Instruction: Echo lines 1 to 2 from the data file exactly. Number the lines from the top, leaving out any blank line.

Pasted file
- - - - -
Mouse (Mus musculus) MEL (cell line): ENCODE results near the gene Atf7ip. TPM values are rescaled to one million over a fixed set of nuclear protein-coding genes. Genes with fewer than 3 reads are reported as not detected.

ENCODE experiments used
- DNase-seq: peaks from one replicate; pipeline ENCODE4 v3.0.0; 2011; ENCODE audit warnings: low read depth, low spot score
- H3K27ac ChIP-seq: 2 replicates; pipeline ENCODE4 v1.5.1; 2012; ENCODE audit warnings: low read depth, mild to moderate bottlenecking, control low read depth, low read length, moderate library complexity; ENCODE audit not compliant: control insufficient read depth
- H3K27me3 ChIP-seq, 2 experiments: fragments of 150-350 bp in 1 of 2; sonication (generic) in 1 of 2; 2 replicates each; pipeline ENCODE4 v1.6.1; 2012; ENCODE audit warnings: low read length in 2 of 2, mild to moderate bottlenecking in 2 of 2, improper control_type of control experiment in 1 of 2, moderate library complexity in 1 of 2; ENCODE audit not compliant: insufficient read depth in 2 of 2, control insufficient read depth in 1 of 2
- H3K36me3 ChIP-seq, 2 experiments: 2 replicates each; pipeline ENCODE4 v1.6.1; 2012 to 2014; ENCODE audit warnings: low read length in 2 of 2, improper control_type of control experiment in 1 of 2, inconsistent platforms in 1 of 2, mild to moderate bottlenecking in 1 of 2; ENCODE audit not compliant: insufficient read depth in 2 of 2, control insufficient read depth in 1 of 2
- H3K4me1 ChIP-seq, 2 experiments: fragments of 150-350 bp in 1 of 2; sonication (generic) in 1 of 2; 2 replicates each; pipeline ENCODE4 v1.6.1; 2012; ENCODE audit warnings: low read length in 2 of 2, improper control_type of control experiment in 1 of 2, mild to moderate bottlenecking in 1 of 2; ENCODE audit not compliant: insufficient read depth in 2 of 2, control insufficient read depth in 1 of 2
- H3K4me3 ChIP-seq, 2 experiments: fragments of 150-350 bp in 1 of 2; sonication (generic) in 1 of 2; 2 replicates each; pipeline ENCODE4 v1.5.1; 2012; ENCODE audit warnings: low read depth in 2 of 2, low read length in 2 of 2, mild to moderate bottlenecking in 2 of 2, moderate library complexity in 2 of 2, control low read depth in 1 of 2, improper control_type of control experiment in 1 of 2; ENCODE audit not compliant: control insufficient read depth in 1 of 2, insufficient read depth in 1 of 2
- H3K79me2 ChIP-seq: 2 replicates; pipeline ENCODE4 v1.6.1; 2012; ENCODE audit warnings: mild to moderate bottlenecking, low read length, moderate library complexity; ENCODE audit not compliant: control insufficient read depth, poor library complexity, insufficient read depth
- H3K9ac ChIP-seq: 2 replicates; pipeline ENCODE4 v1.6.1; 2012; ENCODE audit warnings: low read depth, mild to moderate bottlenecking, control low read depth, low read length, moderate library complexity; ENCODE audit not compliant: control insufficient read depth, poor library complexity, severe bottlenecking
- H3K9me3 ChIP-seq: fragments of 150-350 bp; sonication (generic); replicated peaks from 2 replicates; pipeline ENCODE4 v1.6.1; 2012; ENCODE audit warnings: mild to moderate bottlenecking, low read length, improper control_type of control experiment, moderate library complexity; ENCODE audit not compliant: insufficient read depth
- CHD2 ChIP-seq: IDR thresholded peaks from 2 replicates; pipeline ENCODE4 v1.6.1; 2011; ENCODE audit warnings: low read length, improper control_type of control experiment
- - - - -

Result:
Mouse (Mus musculus) MEL (cell line): ENCODE results near the gene Atf7ip. TPM values are rescaled to one million over a fixed set of nuclear protein-coding genes. Genes with fewer than 3 reads are reported as not detected.

ENCODE experiments used